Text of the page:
If providing an auxiliary aid constitutes an undue burden as defined by the ADA, it is not required. However, this has been interpreted as an extremely high standard which will only apply when there is a very significant difficulty or expense. In certain situations, the cost of providing an auxiliary aid or service may even exceed the charge to the patient for the health care service. This is not generally considered an “undue burden.” A health care provider is expected to treat the cost of providing auxiliary services as part of the overhead cost of operating a business. The law requires that the cost of this service be borne by the medical provider. The cost may not be charged to the patient. It should be noted that tax credits are available.
Health care providers should also be aware that their obligation is not limited to patients and extends to customers, clients, and other individuals who are seeking or receiving services. For example, a deaf parent of a hearing child may require an auxiliary aid to effectively communicate with the service provider regarding their child’s health care.
The driving purpose behind these requirements is that some form of auxiliary aid and service is often needed to provide safe and effective medical treatment. These help safeguard the provider as much as the patient by ensuring effective communicating. Without these aids, medical staff run the risk of not understanding the patient’s symptoms, misdiagnosing the patient’s medical problem, and prescribing inadequate or possibly harmful treatment. Further, it is essential that the patient be able to understand the relevant medical instructions and warnings.
Due to the convenience and lower costs of office-based anesthesia (“OBA”), the total number of procedures performed outside of the hospital setting has sky-rocketed in recent years. In a recent study by the American Society of Aesthetic Plastic Surgery, between 1997 to 2007, surgical procedures increased from 973,000 to two million. Of these surgical procedures, fifty-four percent were performed within the office setting.
Given this significant rise in OBA, beginning September 1, 2005, the Texas Medical Board (“TMB”) required that each physician who provides anesthesia services or performs a procedure for which anesthesia services are provided in an outpatient setting, (including the use of analgesics and anxiolytics) must register and pay a fee of $210.00. Additionally, each physician who registers with the TMB for OBA must identify what level of anesthesia services are provided at each practice site and the site supervisor. The registration for OBA is to be combined with the physician biennial registration.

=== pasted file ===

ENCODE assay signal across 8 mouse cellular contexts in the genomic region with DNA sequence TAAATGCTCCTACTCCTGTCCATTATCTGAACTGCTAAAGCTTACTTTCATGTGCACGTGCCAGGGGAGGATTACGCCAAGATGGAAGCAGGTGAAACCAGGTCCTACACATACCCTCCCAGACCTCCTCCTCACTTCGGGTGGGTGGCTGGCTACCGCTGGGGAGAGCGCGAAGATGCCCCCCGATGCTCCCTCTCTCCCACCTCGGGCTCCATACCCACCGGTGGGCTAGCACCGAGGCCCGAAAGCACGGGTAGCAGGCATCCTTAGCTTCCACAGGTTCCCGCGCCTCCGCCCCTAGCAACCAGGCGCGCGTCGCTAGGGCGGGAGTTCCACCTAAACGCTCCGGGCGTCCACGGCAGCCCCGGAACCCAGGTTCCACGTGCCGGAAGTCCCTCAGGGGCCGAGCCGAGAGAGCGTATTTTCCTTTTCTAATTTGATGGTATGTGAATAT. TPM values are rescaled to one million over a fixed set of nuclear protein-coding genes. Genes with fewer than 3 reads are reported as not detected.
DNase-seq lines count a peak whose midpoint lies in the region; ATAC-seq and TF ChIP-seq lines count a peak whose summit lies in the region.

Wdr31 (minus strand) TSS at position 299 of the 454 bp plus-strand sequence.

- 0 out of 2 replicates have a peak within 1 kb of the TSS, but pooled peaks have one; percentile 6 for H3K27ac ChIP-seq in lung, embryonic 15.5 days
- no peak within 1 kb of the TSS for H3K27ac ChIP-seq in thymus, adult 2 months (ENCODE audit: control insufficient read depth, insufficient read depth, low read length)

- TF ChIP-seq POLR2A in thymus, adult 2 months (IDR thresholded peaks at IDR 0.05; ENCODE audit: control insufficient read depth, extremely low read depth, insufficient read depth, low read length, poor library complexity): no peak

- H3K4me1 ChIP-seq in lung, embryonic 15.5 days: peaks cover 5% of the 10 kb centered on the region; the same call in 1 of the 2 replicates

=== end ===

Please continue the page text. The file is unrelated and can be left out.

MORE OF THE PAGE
However, the OBA registration requirements do not apply to physicians in the following settings: 1) an outpatient setting in which only local anesthesia, peripheral nerve blocks, or both are used; 2) any setting physically located outside the State of Texas; 3) a licensed hospital, including an outpatient facility of the hospital that is separately located apart from the hospital; 4) a licensed ambulatory surgical center; 5) a clinic located on land recognized as tribal land by the federal government and maintained or operated by a federally recognized Indian tribe or tribal organization as listed by the United States secretary of the interior; 6) a facility maintained or operated by a state or governmental entity; 7) a clinic directly maintained or operated by the United States or by any of its departments, officers, or agencies; 8) an outpatient setting accredited by: a) the Joint Commission on Accreditation of Healthcare Organizations relating to ambulatory surgical centers; b) the American Association for the Accreditation of Ambulatory Surgery Facilities; or c) the Accreditation Association for Ambulatory Health Care.